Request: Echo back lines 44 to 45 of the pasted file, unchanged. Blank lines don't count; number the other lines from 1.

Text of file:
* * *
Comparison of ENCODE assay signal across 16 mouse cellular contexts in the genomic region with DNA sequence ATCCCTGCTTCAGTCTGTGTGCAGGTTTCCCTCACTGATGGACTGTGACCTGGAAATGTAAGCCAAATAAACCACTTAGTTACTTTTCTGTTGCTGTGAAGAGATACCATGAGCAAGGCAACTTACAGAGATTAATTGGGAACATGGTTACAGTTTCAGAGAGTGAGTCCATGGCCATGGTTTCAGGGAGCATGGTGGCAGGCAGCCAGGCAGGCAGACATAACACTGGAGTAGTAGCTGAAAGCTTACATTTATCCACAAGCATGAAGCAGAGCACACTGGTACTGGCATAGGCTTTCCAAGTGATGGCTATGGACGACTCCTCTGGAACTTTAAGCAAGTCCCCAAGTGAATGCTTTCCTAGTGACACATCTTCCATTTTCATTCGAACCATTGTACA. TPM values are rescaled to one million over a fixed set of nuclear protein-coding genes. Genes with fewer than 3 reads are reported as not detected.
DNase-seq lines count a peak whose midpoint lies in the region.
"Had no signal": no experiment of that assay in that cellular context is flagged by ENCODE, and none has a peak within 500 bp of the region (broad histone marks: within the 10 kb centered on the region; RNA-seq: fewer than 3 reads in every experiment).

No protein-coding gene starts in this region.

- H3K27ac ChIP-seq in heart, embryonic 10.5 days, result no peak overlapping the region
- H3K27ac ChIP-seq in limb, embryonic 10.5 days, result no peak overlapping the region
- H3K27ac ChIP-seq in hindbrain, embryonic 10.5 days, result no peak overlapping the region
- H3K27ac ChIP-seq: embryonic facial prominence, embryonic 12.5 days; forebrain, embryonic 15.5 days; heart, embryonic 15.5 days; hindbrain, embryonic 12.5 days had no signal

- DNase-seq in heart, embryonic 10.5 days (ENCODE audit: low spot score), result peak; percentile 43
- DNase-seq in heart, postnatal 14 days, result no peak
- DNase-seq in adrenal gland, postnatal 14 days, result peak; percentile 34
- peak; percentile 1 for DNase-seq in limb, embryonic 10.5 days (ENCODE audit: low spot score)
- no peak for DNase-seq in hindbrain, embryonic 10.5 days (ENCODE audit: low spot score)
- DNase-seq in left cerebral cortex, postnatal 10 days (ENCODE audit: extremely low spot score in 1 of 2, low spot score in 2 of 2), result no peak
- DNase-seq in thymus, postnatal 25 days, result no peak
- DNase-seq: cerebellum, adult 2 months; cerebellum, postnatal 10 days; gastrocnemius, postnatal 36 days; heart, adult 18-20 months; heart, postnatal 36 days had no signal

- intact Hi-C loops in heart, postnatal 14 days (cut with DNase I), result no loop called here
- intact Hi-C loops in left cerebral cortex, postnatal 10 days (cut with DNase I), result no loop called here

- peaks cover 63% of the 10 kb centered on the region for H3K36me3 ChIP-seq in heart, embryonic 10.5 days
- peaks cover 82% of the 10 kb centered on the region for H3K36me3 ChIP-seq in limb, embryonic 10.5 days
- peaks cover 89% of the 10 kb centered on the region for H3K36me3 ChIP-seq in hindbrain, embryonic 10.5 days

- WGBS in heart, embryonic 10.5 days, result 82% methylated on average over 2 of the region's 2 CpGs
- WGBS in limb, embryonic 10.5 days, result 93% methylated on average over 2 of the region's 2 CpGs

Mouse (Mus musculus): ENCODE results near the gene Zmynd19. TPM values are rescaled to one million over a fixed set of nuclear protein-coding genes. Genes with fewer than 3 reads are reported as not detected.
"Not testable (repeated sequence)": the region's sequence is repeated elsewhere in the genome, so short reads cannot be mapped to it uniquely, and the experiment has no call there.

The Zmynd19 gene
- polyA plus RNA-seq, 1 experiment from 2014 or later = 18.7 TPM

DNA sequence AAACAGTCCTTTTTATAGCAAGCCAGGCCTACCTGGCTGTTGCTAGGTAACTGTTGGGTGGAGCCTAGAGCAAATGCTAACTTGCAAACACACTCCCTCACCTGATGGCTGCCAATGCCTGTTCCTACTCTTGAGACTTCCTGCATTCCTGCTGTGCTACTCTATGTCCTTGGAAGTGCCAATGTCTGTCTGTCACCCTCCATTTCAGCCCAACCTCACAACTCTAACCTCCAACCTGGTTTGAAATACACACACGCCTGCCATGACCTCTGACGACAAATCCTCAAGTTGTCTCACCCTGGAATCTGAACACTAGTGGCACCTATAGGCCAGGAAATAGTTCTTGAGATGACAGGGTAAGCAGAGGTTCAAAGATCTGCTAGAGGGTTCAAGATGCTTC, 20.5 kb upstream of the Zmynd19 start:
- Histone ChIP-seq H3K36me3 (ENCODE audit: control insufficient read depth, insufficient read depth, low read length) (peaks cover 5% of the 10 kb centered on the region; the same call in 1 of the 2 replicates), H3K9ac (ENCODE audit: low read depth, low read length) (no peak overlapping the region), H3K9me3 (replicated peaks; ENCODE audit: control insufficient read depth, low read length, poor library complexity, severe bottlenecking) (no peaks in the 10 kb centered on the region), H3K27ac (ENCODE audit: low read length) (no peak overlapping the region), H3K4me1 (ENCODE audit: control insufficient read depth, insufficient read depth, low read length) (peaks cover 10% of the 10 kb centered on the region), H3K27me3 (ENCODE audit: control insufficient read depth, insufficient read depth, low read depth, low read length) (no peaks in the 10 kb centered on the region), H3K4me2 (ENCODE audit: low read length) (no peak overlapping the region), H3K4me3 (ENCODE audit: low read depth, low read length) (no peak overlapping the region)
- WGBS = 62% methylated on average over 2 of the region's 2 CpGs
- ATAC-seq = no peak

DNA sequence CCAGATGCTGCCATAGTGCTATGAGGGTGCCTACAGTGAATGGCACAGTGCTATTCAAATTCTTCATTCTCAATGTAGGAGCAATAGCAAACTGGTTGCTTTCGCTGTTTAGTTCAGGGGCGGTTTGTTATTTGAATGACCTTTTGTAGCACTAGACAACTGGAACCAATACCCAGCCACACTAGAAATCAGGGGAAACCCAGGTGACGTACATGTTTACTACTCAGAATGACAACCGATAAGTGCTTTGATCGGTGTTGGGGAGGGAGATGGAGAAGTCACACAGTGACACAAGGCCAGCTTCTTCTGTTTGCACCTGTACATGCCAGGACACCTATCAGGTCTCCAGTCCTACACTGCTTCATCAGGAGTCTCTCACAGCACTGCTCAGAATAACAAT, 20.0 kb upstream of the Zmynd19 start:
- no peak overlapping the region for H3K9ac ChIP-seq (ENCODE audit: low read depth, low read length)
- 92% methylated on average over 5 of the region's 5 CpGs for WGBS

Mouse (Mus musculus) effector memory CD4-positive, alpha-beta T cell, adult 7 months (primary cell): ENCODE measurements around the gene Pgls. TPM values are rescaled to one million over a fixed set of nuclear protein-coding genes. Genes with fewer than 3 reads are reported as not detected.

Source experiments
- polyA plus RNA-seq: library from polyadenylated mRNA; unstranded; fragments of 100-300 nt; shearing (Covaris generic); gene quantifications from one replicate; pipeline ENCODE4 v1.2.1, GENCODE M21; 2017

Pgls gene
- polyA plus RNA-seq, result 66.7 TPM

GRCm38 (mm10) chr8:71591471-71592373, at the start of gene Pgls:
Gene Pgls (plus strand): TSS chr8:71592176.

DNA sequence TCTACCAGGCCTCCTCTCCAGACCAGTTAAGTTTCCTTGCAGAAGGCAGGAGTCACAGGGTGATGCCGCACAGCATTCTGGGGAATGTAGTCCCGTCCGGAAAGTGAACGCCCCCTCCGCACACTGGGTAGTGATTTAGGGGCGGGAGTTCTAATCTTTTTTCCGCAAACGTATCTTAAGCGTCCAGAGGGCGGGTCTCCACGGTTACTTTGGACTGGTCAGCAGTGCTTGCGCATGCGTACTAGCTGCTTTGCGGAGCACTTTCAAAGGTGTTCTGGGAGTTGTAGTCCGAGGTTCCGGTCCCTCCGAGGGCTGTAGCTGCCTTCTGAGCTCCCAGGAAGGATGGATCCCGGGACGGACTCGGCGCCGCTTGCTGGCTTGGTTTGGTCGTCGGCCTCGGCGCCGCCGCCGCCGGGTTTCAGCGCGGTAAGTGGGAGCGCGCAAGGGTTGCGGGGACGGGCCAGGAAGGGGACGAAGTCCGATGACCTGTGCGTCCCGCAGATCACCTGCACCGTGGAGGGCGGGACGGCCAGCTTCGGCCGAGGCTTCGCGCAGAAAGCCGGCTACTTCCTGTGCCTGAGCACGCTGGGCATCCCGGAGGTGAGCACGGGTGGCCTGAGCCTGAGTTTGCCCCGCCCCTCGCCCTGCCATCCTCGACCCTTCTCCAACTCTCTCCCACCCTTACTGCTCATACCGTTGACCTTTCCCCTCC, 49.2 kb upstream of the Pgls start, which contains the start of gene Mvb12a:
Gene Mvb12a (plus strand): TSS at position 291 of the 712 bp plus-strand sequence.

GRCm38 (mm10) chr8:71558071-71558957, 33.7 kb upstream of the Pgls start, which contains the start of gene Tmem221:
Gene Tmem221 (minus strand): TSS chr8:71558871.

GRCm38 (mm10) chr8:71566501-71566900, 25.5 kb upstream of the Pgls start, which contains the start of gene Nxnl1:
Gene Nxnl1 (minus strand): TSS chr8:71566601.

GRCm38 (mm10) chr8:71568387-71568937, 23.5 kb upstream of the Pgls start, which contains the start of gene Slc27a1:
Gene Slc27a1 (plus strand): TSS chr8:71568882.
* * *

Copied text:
GRCm38 (mm10) chr8:71558071-71558957, 33.7 kb upstream of the Pgls start, which contains the start of gene Tmem221:
Gene Tmem221 (minus strand): TSS chr8:71558871.